Boston Celtics: 2014Game28
Over the course of this five-game homestand, the Celtics outscored opponents by a staggering 9.8 points in the first quarter. To put that in perspective, that's almost three points better than the nearest team (Oklahoma City Thunder at plus-7.0) and almost double the next-closest squad (Dallas Mavericks at plus-5.0).
But Boston's quarterly splits get ugly from there: minus-3.6 in the second quarter, minus-6 in the third and minus-1.8 in the fourth during that span.
Is Boston getting a little too comfortable with early leads?
"I don't think they're too comfortable. I think, more than anything, maybe not playing with enough focus on controlling the next thing," said coach Brad Stevens. "Because when you start to lose a lead, that's a challenging thing from a human-nature standpoint. So one of the things that we've got to do is we've just got to be better in playing the next possession, regardless of circumstance.
"And a lot of that has to do with being young. A lot of that has to do with being on the right side of the scoreboard on a couple of occasions. And you build belief, and then this is the next challenge that comes with that, right? So you never would say a good start's not good. A good start's what you want, but you also want the rest of the 48 minutes to be good as well."
During this five-game homestand, Boston shot 59.3 percent overall from the floor in the first quarter and 50 percent beyond the 3-point arc. Its average lead was 30.6-20.8.
During Saturday's visit from the Wizards, it was even greater. Boston shot 60 percent from the field and, keyed by 10 points from Jared Sullinger, owned a 30-14 advantage after the first 12 minutes. Washington trimmed its deficit to seven at halftime and had tied the game before the end of the third quarter. Trevor Ariza (game-high 27 points) and John Wall (20 points, 9 assists, 6 steals) took over the final 16 minutes, and a 14-1 run late in the fourth helped Washington lead by as much as nine in the closing moments.
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Stevens and the Celtics flew to his native Indianapolis after Saturday's 106-99 loss to the Washington Wizards with the Eastern Conference-leading Indiana Pacers waiting on the tail end of a back-to-back.
Stevens, who grew up a Pacers fan and spent 14 years as a coach at nearby Butler University, admits he's uncertain how it will feel to play inside the familiar confines of Bankers Life Fieldhouse.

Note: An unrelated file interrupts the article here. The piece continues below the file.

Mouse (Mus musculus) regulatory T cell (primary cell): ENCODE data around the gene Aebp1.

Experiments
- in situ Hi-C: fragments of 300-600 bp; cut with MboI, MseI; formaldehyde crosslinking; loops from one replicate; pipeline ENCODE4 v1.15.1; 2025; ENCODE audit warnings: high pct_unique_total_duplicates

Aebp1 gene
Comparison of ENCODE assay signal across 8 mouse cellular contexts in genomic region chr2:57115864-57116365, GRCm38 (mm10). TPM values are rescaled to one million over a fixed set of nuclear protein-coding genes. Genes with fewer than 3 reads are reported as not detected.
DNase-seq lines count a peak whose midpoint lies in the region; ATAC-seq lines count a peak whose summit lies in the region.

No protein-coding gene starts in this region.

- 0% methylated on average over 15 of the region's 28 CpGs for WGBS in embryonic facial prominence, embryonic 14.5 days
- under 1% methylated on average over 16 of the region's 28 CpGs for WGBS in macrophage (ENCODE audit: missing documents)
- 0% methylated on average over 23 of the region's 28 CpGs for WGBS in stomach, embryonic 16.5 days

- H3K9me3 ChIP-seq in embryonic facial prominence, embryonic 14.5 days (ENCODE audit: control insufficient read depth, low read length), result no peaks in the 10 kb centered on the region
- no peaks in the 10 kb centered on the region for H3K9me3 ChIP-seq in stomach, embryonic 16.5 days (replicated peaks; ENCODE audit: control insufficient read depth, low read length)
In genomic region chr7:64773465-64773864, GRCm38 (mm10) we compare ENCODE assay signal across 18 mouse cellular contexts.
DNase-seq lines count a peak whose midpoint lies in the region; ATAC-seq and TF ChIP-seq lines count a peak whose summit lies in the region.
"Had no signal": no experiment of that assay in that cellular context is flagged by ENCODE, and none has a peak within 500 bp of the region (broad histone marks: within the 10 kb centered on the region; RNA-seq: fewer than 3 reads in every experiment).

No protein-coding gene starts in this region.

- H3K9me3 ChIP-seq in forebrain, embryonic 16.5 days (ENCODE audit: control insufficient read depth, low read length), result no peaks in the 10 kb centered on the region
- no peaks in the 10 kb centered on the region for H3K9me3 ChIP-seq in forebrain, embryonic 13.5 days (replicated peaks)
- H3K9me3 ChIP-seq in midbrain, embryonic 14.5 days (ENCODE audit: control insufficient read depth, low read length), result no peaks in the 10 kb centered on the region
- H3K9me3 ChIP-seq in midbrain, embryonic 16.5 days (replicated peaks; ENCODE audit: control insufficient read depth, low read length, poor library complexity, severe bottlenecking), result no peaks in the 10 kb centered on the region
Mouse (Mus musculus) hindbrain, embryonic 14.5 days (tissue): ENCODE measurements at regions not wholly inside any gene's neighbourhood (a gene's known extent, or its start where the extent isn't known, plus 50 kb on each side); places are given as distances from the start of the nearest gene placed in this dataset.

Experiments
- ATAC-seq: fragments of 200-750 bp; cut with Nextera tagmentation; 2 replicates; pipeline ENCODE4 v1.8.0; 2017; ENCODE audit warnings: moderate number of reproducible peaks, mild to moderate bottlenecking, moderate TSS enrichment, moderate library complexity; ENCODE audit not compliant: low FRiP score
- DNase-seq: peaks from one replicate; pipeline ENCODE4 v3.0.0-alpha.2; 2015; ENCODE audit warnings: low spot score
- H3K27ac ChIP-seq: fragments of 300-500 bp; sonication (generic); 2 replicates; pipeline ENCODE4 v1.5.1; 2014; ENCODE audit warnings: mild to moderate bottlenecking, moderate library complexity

"I don't know. Certainly, I’ll know a lot of people in the building," said Stevens. "It’s a wonderful place, a wonderful place to be raised. As much as you look forward to that for the time we’ll get to spend [with friends and family] afterwards, if anybody has watched [the Pacers] play, you know I’m not really looking forward to the game."
The Pacers are 21-5 and handed Boston a 97-82 loss at TD Garden in late November. Boston has played its best basketball since that point and, despite losing two in a row, players view Indiana as a chance to gauge their progress.
Stevens' players also understand how important that game will be to their coach, even as he attempts to keep the focus on the team he'll be coaching against.
"Bottom line is, it’s an Indiana Pacers game and they’re going to have a great fan support; they’ve got a great team," said Stevens. "You know I said this before we played them the first time: It’s the best Pacers team I’ve ever seen in my lifetime. And so that’s a great challenge that we have. As a competitor, you want to try to challenge yourself. And at the same time, the people that are going to be in that building that I know, and I’ll know a lot of them, are really special to our family and that whole state and that whole city is to us."
Stevens will get a chance to exhale a bit after Sunday's game. The Celtics plan to take three days off from Dec. 23-25. His family will stay in Indianapolis for a bit before making about a five-hour trek to spend Christmas with his in-laws. Stevens smiled as he noted, "My wife [Tracy] is happy."
A win against Indiana would certainly brighten the holiday season for Stevens as well.
A handful of notes after Boston's loss to Washington:
- CRAWFORD SEES OLD FRIENDS: Jordan Crawford registered 11 points, eight assists and three rebounds against his former team, but committed a team-high five turnovers and was minus-4 in plus/minus in the loss. Asked if he had any extra motivation for the game, Crawford said, "I just wanted to win the game. [Boston had] lost one before that, so I wanted to get back on track." He admitted it was good to see some of his former teammates, many of whom gushed about his progress in Boston. The Celtics acquired Crawford from the Wizards at February's trade deadline in exchange for Jason Collins and Leandro Barbosa.